It was at one of the annual Fireman’s Chili Cook offs in a small town right outside of St. Louis, Missouri. The fairground was lined with about twenty or so tents with handmade signs scrawled with the names of the participants. There was Big Bob’s Texas Chili right next to a guy who was stirring his pot of chili with an old wooden boat paddle. He claimed that the paddle gave his chili extra flavor. This was a few years ago, before the big chili cook off for the Kidney Foundation was held downtown each year. I noticed that none of the contestants were actually firemen. I guess that firehouse chili isn’t all that great after all, but I may be wrong on that. Anyway, the firemen were just there to judge the contest and more importantly, eat the chili in the name of charity. We paid our admittance fee at the gate and walked around with Styrofoam cup in hand, going from chili cook to chili cook, sampling the wares. I remember bypassing the guy with the wooden paddle; there was just something about a paddle that had been dipped into some of the lakes and rivers around here resting in the chili pot I was eating out of, that I couldn’t reconcile.
I thought that Big Bob’s was the best; he didn’t win, but I do think that he came in second or third. Another thing that I noticed was that he had the biggest bottle of Tabasco sauce sitting on the table next to the chili that I ever saw. It must have been a couple of gallons. I love Tabasco, so maybe that was the reason that I thought his was the best.
Right after the judging was complete, the firemen staged a Jalapeno eating contest. Back then, if you wanted to spice up your American cuisine, then Jalapeno or red pepper was pretty much your two choices. The goal of the contest was to see how many of the peppers each fireman could eat in the allotted amount of time. The winner downed thirteen of the things and was a little sweaty and red-faced to show for it. He was prepared though; a handy bottle of Maalox came out from under the table and he drank about half of it, along with a few glasses of water. The event brought back memories of when I worked for a chicken chain that had originated in Texas. We were the only chain at the time to have Jalapeno peppers on the menu as a compliment to the fried chicken. Of course, now all of the chicken chains have them. We used to have our own Jalapeno-eating contests after work. I remember choking down about eight of them before I finally gave up. This was far short of the record. We would also create our own version of pepper spray when someone inadvertently used hot water instead of cold to spray the peppers off before putting them in the jar, releasing the fiery liquid droplets into the air and causing everybody’s eyes to water and nose to burn.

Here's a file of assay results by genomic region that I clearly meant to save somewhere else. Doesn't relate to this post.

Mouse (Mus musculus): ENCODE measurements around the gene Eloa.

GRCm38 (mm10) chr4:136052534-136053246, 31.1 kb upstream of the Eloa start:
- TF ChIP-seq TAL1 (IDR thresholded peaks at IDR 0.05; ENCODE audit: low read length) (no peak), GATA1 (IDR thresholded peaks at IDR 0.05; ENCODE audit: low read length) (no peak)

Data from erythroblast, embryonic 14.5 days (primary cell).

Now hot and spicy seems to be the new order of the day at restaurants around town. This may be due, in part, to the influx of more ethnic food establishments into the area. Not only is spicy chicken featured at the chicken fast food chains, but McDonald’s, Burger King, and Wendy’s have their own version.
Asian influenced wasabi seems to be the forerunner if you want to go a few degrees hotter. I put wasabi into a special category all of its own, as the searing effect is felt in the nose, rather than the throat and stomach. It also dissipates faster, instead of hanging around and influencing the rest of the meal. The Japanese horseradish paste is even showing up at some of the classic French restaurants around the area in recipes like Seared Yellow-Finned Tuna with wasabi and pickled ginger. Ginger and its cousin Turmeric root are great ways to add some zing to a lot of classic American fare also.
There are a couple of theories as to why American cuisine is trending towards the hot and spicy: one is the ageing baby boom population. As we get older, we lose some of our ability to taste and the hotter and spicier foods may just give our taste buds the jolt that they need. The other reason is that more and more people are concerned about their weight, and sometimes adding extra spice to a dish and eliminating some of the fat and sugar might not be a bad idea. But then again, you can always make up for it later, as one of the local ice creameries has rolled out a ginger-wasabi ice cream and is considering one with chipotle in the future. And you can also consider putting an extra shot of Tabasco sauce into your Bloody Mary.